Extension Granted

WHEN PRESIDENT George W. Bush recently signed the Energy Policy Act of 2005 (HR-6) into law, he provided the solid waste industry with the realization of one of its top legislative goals: extending the Section 45 tax credits for landfill-gas-to-energy (LFGE) and waste-to-energy (WTE) facilities that generate electricity. The bill extends the “placed-in-service” window that LFGE and WTE projects must meet to be eligible for the tax credits by two years and doubles the length of the payout period.

The placed-in-service window for LFGE and WTE facilities, which began on Oct. 23, 2004, was set to expire at the end of this year. The new law extends the deadline to Dec. 31, 2007. The law also extends the payout of the tax credits from five years to 10 years. The amount of the credit — a baseline rate of 0.75 cents per kilowatt hour (kWh) that is indexed for inflation — remains the same.

Bruce Parker, president and CEO of the Washington-based National Solid Waste Management Association (NSWMA), and John Skinner, executive director and CEO of the Silver Spring, Md.-based Solid Waste Association of North America (SWANA), both praise the tax-credit extension, saying that their organizations are pleased with the provisions of the bill. “It will allow a lot more facilities to come online and to qualify for the credits,” Skinner says.

However, both NSWMA and SWANA were disappointed that the final legislation did not include a recycling equipment tax-credit provision proposed by Sen. Jim Jeffords, I-Vt. Jeffords' proposal, which he called the Recycling Investment Saves Energy Act (RISE), would have allowed companies to claim up to 15 percent of the cost of equipment used to process recyclable materials as a tax credit. The provision was included in the version of the energy bill that the Senate passed, but it was removed when a conference committee of House and Senate members met to reconcile the different versions of the bill that each chamber had approved.

“Hopefully, we can try again and get [the recycling provision] passed,” Parker says.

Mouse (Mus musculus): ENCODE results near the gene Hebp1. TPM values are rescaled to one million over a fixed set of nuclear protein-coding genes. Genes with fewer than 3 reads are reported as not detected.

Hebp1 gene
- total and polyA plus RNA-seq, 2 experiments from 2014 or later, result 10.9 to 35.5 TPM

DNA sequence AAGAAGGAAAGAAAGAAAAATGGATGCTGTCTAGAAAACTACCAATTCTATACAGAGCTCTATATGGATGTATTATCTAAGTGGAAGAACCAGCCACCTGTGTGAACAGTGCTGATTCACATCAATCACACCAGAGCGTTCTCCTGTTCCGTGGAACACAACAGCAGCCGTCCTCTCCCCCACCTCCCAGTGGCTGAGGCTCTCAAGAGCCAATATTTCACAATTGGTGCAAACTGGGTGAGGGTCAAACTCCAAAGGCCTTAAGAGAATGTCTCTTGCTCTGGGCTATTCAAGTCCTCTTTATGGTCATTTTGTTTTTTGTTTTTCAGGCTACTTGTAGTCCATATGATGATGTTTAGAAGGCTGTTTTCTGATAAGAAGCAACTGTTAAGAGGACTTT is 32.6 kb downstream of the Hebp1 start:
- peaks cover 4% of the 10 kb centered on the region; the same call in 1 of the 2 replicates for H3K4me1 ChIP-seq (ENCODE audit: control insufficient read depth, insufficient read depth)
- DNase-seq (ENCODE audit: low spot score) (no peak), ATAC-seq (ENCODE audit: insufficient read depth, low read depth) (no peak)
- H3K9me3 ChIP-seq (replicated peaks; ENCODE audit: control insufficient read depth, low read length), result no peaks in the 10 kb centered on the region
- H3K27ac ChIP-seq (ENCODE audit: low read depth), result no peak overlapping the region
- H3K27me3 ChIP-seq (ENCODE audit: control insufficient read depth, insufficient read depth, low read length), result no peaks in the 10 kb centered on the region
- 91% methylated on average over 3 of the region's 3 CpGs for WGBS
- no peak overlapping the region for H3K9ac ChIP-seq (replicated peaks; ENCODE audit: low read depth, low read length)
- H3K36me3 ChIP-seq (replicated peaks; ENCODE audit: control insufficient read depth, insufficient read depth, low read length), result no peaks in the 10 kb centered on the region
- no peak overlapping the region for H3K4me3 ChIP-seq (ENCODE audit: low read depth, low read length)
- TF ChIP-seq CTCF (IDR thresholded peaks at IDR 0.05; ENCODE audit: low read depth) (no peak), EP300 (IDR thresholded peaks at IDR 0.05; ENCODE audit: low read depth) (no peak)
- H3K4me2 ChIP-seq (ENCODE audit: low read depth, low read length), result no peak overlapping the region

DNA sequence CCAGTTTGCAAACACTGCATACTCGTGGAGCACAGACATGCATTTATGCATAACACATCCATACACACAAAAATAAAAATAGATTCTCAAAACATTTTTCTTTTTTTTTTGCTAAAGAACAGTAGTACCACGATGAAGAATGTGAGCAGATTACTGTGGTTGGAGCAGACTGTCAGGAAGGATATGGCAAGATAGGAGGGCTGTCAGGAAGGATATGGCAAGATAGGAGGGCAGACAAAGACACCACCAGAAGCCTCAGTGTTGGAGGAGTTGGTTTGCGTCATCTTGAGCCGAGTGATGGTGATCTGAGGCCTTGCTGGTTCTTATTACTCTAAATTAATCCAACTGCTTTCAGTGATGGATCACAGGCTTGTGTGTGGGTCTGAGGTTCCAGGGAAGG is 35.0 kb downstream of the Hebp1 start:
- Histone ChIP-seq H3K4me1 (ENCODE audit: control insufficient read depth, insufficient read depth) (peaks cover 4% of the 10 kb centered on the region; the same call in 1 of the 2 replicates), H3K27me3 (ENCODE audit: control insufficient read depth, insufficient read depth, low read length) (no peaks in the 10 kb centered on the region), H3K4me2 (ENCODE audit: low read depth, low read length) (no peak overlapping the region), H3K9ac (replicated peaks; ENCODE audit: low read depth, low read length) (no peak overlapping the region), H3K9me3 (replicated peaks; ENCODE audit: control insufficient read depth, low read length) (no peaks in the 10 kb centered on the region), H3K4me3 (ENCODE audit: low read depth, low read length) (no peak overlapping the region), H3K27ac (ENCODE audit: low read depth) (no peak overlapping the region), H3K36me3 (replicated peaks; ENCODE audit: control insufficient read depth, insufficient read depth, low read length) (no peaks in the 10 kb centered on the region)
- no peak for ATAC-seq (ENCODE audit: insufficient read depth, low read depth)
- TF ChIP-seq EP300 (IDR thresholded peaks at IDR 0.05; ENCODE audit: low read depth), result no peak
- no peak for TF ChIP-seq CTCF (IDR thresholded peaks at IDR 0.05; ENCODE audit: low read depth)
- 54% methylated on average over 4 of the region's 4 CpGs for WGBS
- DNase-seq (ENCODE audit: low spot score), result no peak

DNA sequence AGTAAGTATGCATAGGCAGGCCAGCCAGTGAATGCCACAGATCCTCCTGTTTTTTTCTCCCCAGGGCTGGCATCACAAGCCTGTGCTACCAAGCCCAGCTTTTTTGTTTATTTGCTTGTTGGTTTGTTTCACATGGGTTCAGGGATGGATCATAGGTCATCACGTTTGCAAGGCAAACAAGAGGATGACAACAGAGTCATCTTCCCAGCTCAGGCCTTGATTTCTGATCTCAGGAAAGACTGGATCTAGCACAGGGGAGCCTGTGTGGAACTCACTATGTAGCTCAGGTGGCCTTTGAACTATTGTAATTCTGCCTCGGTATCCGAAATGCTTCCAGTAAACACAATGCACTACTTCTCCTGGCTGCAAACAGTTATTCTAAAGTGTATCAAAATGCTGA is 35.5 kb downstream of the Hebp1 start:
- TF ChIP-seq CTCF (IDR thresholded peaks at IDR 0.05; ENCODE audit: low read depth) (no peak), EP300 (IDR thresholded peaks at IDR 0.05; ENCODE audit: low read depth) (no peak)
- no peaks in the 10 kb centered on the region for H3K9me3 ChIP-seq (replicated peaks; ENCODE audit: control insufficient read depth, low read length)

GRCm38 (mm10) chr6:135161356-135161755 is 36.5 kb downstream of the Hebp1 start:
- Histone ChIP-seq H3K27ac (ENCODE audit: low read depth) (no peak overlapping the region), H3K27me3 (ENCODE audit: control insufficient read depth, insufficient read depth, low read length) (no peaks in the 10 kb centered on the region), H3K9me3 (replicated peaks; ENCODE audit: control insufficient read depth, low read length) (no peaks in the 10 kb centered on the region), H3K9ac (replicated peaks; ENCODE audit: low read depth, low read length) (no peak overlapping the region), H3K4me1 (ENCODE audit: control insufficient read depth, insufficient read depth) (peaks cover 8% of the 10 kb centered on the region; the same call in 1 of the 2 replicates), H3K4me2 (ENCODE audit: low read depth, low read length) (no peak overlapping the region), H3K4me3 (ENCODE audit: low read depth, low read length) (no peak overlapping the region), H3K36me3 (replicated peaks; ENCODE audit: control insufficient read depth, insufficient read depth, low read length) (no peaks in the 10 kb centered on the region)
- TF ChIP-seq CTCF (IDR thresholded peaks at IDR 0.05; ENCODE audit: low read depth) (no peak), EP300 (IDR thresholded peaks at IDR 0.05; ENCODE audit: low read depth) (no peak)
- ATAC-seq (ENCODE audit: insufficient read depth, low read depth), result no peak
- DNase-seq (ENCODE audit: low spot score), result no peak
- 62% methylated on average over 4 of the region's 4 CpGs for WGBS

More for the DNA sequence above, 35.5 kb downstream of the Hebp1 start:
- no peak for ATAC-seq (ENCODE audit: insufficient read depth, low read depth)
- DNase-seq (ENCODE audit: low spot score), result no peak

The new law calls for the Department of the Treasury, in consultation with the Department of Energy (DOE), to conduct a study that will examine the energy-saving effects of recycling glass, paper, plastic, steel, aluminum and electronic equipment. The study, due in August 2006, also will identify tax incentives that would encourage the recycling of such materials.

In the meantime, the energy legislation will create the Clean Renewable Energy Bonds (CREB). The bonds are designed to encourage public entities, such as local governments and electric cooperatives, to develop facilities that generate electricity from renewable sources in the same way that the Section 45 tax credits encourage the private sector to build such projects. According to the law, governmental bodies, electric cooperatives and similar organizations can issue bonds to raise capital to build LFGE and WTE facilities. Instead of the issuer then paying interest to the bondholder, the federal government will give the holder a tax credit. The law says that no more than $800 million in CREBs can be issued nationwide.

The reauthorization of the Renewable Energy Production Incentive (REPI) is another notable feature of the energy bill. REPI is a program run by the DOE that provides incentive payments to public entities that generate electricity from renewable sources such as landfill gas. The DOE stopped accepting applications for REPI payments in September 2003. Under the new law, renewable energy projects that begin operations before Oct. 1, 2016, would be eligible to receive REPI payments, which equal 1.5 cents per kWh (1993 dollars and indexed for inflation), for a 10-year period.

Solid waste industry members have downplayed REPI, noting that it is funded only by annual congressional appropriations, which can be relatively small. In the past, the average annual appropriation for the program has been about $5 million, according to a DOE official.